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Government failure to acknowledge the looming oil supply crunch threatens the climate and risks international conflict
Global Witness press release
There is an imminent oil supply crunch that governments have failed to acknowledge or act upon, the impacts of which will be felt throughout every aspect of modern society which is heavily reliant on oil, according to a new report published by campaign group Global Witness today.
Governments have not taken on board the four underlying oil production factors which clearly show there is a problem. Heads in the Sand outlines these factors – declining output, declining discoveries, increasing demand and insufficient projects in the pipeline – which clearly show that the world is facing an imminent oil supply crunch. Some of these factors have been apparent for many years. 
Governments and multi-lateral agencies have failed to recognise the imminence and scale of the global oil supply crunch, and most of them remain completely unprepared for its consequences. The report calls for governments to officially acknowledge the crunch and to shift urgently into safe sustainable energy alternatives.
“The world’s governments have been asleep at the wheel. Their collective failure to recognise the imminent end of the oil age means we have lost a decade in which action could have been taken to develop alternatives and avert the worst outcomes of a dramatic drop off in the supply of oil,” said Simon Taylor, Director of Global Witness. “Recognition of the oil supply crunch would have injected a sense of urgency and increased ambition for safer emissions reduction targets, both of which are sorely missing in the lead up to Copenhagen.”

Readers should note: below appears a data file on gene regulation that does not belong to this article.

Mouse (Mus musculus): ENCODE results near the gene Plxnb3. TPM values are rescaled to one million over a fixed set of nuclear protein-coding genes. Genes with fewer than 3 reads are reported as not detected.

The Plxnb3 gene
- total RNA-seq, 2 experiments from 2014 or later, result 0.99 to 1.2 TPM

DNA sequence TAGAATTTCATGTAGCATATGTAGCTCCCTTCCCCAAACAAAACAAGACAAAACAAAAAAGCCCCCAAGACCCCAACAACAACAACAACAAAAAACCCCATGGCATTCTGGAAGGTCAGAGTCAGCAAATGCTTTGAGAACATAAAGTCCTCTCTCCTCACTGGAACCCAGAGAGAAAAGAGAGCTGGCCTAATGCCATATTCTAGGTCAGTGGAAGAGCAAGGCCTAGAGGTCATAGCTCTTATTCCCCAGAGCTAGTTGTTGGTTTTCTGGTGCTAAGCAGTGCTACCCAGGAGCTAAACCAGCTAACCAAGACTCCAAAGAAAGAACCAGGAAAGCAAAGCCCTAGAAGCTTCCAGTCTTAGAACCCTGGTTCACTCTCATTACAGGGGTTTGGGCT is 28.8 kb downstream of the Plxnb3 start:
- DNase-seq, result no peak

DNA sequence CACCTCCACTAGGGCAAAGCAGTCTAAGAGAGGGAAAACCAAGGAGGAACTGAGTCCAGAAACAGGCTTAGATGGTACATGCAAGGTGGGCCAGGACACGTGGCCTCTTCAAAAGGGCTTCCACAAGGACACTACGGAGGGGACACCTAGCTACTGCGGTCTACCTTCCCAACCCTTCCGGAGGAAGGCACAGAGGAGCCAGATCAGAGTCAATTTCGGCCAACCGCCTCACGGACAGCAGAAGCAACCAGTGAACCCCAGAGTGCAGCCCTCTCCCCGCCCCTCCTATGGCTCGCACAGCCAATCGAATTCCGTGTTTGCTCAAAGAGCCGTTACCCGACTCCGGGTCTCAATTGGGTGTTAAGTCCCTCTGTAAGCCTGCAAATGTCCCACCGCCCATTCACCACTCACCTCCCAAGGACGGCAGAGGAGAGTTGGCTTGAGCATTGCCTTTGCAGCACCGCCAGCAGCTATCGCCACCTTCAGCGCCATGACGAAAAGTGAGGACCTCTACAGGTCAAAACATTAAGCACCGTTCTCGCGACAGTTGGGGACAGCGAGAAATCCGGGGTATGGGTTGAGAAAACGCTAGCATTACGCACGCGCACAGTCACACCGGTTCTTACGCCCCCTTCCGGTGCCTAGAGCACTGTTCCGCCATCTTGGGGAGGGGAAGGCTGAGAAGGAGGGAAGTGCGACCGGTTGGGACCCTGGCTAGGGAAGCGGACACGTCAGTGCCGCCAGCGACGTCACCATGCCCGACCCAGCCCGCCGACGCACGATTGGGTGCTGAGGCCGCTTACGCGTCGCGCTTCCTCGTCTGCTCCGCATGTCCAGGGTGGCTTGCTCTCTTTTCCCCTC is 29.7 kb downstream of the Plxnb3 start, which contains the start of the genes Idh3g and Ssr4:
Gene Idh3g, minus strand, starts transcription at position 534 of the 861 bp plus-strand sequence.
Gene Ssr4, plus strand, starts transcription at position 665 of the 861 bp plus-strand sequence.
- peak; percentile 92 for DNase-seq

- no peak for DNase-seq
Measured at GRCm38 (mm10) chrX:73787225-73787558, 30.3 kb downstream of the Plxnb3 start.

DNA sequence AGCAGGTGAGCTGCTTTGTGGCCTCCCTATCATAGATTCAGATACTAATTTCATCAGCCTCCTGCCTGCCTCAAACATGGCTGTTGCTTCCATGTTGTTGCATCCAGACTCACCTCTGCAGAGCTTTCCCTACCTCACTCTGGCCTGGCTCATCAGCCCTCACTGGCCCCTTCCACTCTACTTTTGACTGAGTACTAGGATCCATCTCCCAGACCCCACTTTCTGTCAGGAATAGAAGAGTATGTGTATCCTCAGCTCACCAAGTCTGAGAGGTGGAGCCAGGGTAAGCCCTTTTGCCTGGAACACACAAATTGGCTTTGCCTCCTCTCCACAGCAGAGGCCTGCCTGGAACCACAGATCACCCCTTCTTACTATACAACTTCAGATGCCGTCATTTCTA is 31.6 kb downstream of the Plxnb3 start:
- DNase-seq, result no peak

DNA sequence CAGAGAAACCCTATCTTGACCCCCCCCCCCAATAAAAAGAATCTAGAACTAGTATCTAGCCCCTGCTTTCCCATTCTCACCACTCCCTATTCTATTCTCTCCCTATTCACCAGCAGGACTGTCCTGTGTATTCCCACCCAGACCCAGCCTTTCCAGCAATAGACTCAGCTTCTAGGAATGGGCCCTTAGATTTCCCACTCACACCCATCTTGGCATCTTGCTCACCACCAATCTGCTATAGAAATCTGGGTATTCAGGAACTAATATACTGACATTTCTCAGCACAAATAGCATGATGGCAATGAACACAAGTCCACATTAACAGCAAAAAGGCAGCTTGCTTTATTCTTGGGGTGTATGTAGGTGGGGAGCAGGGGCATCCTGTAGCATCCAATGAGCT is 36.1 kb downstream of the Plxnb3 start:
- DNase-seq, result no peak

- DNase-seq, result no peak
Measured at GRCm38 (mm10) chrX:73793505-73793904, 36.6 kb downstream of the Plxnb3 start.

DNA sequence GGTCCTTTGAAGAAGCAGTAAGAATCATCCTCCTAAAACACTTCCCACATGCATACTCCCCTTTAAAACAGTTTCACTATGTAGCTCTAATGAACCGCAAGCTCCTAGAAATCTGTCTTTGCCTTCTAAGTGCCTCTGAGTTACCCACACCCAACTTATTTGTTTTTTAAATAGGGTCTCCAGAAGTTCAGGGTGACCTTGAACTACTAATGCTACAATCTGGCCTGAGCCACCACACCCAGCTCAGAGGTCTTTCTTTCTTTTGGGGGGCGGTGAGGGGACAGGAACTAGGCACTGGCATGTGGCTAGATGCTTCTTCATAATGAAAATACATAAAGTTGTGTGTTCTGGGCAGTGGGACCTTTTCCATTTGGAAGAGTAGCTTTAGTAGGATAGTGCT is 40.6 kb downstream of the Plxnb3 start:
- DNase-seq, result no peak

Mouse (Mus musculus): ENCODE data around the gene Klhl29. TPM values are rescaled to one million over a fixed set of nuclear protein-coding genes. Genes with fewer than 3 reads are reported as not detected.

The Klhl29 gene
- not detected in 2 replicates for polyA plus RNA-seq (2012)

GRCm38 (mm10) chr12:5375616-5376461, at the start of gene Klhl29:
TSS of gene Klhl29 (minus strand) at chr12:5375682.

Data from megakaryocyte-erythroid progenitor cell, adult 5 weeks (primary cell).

For most of the past decade, the International Energy Agency (IEA) held an over-confident view about future oil production. But starting in 2007 and most dramatically in 2008, its position began to shift, when it projected a near 50% decline in conventional oil production by 2020 and a significant potential gap between supply and demand by 2015.  These factors should have rung alarm bells, yet the apparent lack of government response has been astonishing.
The report argues that it was a long-overdue breakthrough for the IEA to acknowledge the imminence of an oil supply crunch. But their suggested remedy of investment of over a billion dollars every day to 2030 is highly unlikely to bridge the supply-demand gap.  Massive investment cannot change the underlying fundamentals which clearly indicate a need to move away from oil. Global Witness blames governments for not facing up to these factors and recommends that rather than spending increasingly large sums of money chasing increasingly hard to reach oil, the world should be investing in safe and sustainable alternatives.